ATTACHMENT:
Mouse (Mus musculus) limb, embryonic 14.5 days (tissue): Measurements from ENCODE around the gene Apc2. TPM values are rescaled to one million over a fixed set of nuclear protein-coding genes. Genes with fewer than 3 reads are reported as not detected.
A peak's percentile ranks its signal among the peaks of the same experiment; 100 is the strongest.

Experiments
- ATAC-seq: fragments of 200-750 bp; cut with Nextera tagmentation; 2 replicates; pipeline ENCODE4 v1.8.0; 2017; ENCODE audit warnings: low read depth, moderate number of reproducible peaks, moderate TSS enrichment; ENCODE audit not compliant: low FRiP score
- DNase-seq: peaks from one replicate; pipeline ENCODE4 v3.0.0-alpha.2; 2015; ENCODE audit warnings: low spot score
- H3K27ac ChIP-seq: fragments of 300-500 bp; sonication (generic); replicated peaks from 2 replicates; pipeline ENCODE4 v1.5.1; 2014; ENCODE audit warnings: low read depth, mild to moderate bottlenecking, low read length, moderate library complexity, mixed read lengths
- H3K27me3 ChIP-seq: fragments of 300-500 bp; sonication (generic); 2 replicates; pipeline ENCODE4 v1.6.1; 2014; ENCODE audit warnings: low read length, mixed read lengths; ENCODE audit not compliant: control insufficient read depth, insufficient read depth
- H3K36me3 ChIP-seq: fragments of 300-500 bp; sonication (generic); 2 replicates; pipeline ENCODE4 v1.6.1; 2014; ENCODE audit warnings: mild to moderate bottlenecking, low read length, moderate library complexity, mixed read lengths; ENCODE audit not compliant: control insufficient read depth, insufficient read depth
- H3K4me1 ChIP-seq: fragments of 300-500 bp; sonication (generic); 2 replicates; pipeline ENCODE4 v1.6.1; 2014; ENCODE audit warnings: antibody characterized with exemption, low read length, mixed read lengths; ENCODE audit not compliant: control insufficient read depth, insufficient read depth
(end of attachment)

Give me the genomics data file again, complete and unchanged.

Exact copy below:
Mouse (Mus musculus) limb, embryonic 14.5 days (tissue): Measurements from ENCODE around the gene Apc2. TPM values are rescaled to one million over a fixed set of nuclear protein-coding genes. Genes with fewer than 3 reads are reported as not detected.
A peak's percentile ranks its signal among the peaks of the same experiment; 100 is the strongest.

Experiments
- ATAC-seq: fragments of 200-750 bp; cut with Nextera tagmentation; 2 replicates; pipeline ENCODE4 v1.8.0; 2017; ENCODE audit warnings: low read depth, moderate number of reproducible peaks, moderate TSS enrichment; ENCODE audit not compliant: low FRiP score
- DNase-seq: peaks from one replicate; pipeline ENCODE4 v3.0.0-alpha.2; 2015; ENCODE audit warnings: low spot score
- H3K27ac ChIP-seq: fragments of 300-500 bp; sonication (generic); replicated peaks from 2 replicates; pipeline ENCODE4 v1.5.1; 2014; ENCODE audit warnings: low read depth, mild to moderate bottlenecking, low read length, moderate library complexity, mixed read lengths
- H3K27me3 ChIP-seq: fragments of 300-500 bp; sonication (generic); 2 replicates; pipeline ENCODE4 v1.6.1; 2014; ENCODE audit warnings: low read length, mixed read lengths; ENCODE audit not compliant: control insufficient read depth, insufficient read depth
- H3K36me3 ChIP-seq: fragments of 300-500 bp; sonication (generic); 2 replicates; pipeline ENCODE4 v1.6.1; 2014; ENCODE audit warnings: mild to moderate bottlenecking, low read length, moderate library complexity, mixed read lengths; ENCODE audit not compliant: control insufficient read depth, insufficient read depth
- H3K4me1 ChIP-seq: fragments of 300-500 bp; sonication (generic); 2 replicates; pipeline ENCODE4 v1.6.1; 2014; ENCODE audit warnings: antibody characterized with exemption, low read length, mixed read lengths; ENCODE audit not compliant: control insufficient read depth, insufficient read depth